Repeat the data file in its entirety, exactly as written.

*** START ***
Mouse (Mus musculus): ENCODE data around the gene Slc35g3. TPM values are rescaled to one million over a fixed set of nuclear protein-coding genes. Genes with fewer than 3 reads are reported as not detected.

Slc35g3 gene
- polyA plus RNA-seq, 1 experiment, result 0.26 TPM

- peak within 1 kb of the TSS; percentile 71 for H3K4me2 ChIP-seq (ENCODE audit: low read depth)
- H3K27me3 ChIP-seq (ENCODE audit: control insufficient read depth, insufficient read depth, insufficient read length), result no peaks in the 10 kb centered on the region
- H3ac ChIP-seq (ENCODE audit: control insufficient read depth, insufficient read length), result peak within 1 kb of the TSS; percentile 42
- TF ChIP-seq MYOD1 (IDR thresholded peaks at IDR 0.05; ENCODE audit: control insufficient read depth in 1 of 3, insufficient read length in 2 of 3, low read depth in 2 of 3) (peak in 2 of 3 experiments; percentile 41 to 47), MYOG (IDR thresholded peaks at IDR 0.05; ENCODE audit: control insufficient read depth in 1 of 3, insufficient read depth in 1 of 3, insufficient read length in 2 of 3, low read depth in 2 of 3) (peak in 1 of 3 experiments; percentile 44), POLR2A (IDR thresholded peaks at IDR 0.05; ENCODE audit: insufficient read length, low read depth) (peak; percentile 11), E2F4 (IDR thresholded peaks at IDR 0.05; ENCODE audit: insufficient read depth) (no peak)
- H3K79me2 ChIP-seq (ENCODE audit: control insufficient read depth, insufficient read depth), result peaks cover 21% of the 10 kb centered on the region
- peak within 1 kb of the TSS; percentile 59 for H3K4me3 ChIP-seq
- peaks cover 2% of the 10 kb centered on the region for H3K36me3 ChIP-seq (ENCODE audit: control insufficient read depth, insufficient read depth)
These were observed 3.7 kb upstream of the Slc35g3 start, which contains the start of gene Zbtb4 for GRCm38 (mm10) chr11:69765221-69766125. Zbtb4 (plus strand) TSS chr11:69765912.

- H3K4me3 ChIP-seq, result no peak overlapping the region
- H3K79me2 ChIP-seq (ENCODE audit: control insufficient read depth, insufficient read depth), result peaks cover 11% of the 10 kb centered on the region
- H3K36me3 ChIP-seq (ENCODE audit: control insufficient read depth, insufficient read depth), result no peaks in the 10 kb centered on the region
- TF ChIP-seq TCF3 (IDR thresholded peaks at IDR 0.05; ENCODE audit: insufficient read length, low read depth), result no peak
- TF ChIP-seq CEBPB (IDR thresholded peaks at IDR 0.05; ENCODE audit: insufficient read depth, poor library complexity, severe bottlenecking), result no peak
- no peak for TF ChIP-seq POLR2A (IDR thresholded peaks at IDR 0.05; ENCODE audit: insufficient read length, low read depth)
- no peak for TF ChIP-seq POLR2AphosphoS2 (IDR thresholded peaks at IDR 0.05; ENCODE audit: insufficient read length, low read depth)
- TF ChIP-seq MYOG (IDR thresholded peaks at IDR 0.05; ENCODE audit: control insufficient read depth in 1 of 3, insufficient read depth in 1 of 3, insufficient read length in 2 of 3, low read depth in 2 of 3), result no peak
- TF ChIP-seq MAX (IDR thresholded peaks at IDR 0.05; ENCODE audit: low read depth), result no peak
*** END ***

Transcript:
Mouse (Mus musculus): ENCODE data around the gene Slc35g3. TPM values are rescaled to one million over a fixed set of nuclear protein-coding genes. Genes with fewer than 3 reads are reported as not detected.

Slc35g3 gene
- polyA plus RNA-seq, 1 experiment, result 0.26 TPM

- peak within 1 kb of the TSS; percentile 71 for H3K4me2 ChIP-seq (ENCODE audit: low read depth)
- H3K27me3 ChIP-seq (ENCODE audit: control insufficient read depth, insufficient read depth, insufficient read length), result no peaks in the 10 kb centered on the region
- H3ac ChIP-seq (ENCODE audit: control insufficient read depth, insufficient read length), result peak within 1 kb of the TSS; percentile 42
- TF ChIP-seq MYOD1 (IDR thresholded peaks at IDR 0.05; ENCODE audit: control insufficient read depth in 1 of 3, insufficient read length in 2 of 3, low read depth in 2 of 3) (peak in 2 of 3 experiments; percentile 41 to 47), MYOG (IDR thresholded peaks at IDR 0.05; ENCODE audit: control insufficient read depth in 1 of 3, insufficient read depth in 1 of 3, insufficient read length in 2 of 3, low read depth in 2 of 3) (peak in 1 of 3 experiments; percentile 44), POLR2A (IDR thresholded peaks at IDR 0.05; ENCODE audit: insufficient read length, low read depth) (peak; percentile 11), E2F4 (IDR thresholded peaks at IDR 0.05; ENCODE audit: insufficient read depth) (no peak)
- H3K79me2 ChIP-seq (ENCODE audit: control insufficient read depth, insufficient read depth), result peaks cover 21% of the 10 kb centered on the region
- peak within 1 kb of the TSS; percentile 59 for H3K4me3 ChIP-seq
- peaks cover 2% of the 10 kb centered on the region for H3K36me3 ChIP-seq (ENCODE audit: control insufficient read depth, insufficient read depth)
These were observed 3.7 kb upstream of the Slc35g3 start, which contains the start of gene Zbtb4 for GRCm38 (mm10) chr11:69765221-69766125. Zbtb4 (plus strand) TSS chr11:69765912.

- H3K4me3 ChIP-seq, result no peak overlapping the region
- H3K79me2 ChIP-seq (ENCODE audit: control insufficient read depth, insufficient read depth), result peaks cover 11% of the 10 kb centered on the region
- H3K36me3 ChIP-seq (ENCODE audit: control insufficient read depth, insufficient read depth), result no peaks in the 10 kb centered on the region
- TF ChIP-seq TCF3 (IDR thresholded peaks at IDR 0.05; ENCODE audit: insufficient read length, low read depth), result no peak
- TF ChIP-seq CEBPB (IDR thresholded peaks at IDR 0.05; ENCODE audit: insufficient read depth, poor library complexity, severe bottlenecking), result no peak
- no peak for TF ChIP-seq POLR2A (IDR thresholded peaks at IDR 0.05; ENCODE audit: insufficient read length, low read depth)
- no peak for TF ChIP-seq POLR2AphosphoS2 (IDR thresholded peaks at IDR 0.05; ENCODE audit: insufficient read length, low read depth)
- TF ChIP-seq MYOG (IDR thresholded peaks at IDR 0.05; ENCODE audit: control insufficient read depth in 1 of 3, insufficient read depth in 1 of 3, insufficient read length in 2 of 3, low read depth in 2 of 3), result no peak
- TF ChIP-seq MAX (IDR thresholded peaks at IDR 0.05; ENCODE audit: low read depth), result no peak